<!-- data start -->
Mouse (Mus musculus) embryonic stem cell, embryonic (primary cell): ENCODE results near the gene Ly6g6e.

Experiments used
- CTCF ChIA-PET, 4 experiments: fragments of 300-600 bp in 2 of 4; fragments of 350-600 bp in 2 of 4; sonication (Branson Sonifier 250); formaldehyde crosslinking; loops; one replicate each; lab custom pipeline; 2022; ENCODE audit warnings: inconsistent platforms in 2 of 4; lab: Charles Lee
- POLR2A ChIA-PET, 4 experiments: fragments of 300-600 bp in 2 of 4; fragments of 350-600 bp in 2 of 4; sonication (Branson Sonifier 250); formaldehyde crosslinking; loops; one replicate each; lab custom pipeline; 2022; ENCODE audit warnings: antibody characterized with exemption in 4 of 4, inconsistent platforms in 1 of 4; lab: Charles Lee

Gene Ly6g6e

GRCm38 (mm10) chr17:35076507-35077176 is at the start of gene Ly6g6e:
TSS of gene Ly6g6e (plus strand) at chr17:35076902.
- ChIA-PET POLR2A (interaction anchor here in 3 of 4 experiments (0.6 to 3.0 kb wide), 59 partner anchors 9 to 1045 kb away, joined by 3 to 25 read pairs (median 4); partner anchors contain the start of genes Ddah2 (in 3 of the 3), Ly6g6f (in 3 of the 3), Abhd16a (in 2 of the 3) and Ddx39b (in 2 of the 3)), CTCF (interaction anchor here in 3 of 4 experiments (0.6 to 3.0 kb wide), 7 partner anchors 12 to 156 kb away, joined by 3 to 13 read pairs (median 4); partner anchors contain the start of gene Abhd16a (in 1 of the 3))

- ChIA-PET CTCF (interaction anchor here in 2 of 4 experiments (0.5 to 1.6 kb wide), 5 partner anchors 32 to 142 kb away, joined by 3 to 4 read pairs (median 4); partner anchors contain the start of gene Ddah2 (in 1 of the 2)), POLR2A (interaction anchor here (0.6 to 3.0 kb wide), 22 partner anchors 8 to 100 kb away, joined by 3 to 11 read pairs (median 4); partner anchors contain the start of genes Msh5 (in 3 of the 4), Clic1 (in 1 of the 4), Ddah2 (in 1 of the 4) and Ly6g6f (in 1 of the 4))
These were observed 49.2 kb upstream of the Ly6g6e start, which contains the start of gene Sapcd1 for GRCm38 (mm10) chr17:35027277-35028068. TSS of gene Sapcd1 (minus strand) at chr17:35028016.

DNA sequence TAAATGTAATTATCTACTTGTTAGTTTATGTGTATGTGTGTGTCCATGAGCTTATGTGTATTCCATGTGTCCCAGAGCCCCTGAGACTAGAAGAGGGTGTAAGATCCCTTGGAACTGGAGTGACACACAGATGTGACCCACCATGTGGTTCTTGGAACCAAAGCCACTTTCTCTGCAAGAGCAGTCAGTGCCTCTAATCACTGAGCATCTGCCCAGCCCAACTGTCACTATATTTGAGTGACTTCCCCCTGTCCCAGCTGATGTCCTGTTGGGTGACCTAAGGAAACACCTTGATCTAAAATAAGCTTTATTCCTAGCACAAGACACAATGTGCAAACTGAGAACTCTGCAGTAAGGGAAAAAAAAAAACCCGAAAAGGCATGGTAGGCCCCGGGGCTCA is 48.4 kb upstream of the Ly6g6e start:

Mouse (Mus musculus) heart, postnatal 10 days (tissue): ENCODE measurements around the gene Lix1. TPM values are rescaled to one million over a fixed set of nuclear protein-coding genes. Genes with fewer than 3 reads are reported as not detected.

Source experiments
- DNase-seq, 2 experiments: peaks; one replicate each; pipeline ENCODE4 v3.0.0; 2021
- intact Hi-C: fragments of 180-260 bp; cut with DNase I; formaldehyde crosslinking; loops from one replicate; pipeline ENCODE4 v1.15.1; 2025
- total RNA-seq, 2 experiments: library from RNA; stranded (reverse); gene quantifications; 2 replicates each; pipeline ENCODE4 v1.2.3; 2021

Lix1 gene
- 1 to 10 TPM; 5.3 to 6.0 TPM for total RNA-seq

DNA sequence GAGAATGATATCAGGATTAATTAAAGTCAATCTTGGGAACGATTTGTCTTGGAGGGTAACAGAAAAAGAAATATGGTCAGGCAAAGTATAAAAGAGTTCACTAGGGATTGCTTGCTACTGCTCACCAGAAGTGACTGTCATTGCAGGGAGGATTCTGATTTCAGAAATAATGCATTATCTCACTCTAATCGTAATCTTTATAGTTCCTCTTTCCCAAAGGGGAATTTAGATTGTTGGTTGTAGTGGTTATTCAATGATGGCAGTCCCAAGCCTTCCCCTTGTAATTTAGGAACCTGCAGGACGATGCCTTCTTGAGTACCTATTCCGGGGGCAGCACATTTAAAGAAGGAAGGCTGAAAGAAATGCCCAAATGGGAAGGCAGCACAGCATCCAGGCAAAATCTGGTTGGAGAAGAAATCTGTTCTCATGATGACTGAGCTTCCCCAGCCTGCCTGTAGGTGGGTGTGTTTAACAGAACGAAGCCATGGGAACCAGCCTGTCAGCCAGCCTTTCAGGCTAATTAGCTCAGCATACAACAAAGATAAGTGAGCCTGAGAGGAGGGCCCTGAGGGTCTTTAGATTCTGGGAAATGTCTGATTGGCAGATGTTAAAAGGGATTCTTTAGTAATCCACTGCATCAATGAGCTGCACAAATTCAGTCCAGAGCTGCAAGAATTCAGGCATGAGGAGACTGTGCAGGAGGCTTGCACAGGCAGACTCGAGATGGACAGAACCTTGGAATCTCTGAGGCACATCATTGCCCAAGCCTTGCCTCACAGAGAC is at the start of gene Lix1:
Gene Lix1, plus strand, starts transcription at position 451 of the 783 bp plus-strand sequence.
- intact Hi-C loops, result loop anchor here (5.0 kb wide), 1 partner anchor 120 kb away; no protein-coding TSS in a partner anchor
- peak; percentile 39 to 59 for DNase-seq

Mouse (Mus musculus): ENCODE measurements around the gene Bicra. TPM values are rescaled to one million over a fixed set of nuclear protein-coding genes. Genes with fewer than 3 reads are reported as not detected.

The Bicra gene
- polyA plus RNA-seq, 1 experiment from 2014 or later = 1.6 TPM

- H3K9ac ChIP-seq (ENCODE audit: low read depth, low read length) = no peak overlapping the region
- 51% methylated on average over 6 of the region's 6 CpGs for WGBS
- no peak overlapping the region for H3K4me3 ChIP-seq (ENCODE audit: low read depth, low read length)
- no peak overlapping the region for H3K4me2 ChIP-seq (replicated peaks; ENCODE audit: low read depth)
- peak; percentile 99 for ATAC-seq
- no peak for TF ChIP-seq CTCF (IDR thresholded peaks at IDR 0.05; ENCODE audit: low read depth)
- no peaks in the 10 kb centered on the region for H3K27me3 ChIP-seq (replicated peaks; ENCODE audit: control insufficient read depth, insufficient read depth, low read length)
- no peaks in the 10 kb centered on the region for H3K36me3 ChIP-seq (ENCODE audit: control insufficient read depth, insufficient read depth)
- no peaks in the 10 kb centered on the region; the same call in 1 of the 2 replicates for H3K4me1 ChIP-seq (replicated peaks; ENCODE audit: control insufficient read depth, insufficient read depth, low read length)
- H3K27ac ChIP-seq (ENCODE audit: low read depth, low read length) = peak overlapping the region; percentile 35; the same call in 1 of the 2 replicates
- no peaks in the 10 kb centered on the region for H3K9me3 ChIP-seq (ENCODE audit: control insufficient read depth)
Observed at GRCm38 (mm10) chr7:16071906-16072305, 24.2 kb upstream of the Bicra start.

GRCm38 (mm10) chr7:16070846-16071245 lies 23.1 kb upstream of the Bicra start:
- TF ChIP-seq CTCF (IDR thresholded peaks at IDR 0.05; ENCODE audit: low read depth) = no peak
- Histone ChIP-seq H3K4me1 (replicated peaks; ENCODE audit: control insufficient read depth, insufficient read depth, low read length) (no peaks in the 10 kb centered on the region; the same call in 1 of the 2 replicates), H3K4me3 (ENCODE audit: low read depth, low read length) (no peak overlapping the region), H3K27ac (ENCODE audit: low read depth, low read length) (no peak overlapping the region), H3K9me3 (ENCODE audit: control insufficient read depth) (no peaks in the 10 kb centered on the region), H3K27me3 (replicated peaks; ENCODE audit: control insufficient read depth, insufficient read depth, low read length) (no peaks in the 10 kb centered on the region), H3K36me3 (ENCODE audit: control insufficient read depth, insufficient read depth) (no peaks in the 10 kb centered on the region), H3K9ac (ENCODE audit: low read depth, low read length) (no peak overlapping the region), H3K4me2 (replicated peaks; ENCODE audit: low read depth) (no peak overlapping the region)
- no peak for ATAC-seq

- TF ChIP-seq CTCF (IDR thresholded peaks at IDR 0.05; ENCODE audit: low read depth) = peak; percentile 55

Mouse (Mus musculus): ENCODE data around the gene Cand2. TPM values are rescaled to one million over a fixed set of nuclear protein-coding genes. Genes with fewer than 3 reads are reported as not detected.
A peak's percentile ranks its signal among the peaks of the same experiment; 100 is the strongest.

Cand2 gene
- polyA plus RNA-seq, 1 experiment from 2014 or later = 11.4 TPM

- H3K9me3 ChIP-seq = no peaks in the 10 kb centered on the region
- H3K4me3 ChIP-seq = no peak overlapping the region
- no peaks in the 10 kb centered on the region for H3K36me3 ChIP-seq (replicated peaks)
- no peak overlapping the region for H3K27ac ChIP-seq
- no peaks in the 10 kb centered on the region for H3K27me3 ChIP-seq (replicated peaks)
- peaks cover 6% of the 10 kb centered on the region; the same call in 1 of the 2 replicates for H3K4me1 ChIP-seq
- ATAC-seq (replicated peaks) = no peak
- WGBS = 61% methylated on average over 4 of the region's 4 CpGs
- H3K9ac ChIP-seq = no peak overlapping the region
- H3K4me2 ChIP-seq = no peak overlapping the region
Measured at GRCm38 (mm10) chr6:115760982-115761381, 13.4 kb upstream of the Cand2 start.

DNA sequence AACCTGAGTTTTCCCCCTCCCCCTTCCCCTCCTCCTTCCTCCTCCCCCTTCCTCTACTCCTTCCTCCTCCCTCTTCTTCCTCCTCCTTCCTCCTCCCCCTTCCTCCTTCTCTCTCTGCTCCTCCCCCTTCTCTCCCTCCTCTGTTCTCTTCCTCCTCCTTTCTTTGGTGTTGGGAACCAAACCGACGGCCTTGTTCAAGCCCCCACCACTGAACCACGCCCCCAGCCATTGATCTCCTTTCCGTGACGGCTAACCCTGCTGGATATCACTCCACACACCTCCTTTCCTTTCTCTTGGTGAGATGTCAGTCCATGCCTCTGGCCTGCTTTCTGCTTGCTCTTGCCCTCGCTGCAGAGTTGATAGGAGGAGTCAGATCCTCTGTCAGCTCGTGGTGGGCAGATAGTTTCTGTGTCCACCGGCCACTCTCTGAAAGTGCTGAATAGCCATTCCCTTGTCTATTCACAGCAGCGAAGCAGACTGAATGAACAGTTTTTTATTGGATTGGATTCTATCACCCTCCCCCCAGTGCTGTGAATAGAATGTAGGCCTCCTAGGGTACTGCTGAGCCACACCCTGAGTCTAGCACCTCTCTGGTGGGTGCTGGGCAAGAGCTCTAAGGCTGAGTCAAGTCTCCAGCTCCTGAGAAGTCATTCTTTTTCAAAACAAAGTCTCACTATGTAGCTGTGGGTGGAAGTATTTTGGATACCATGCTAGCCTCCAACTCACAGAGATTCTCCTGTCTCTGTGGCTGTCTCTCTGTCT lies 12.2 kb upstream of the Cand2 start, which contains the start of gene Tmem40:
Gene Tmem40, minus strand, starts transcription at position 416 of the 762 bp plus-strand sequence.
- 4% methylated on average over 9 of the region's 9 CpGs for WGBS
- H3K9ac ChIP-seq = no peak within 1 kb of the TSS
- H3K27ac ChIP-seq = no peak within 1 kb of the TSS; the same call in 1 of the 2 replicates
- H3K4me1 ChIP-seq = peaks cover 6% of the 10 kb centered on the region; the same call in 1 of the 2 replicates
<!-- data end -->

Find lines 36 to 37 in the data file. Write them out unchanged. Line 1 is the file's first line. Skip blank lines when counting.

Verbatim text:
- no peaks in the 10 kb centered on the region for H3K9me3 ChIP-seq (ENCODE audit: control insufficient read depth)
Observed at GRCm38 (mm10) chr7:16071906-16072305, 24.2 kb upstream of the Bicra start.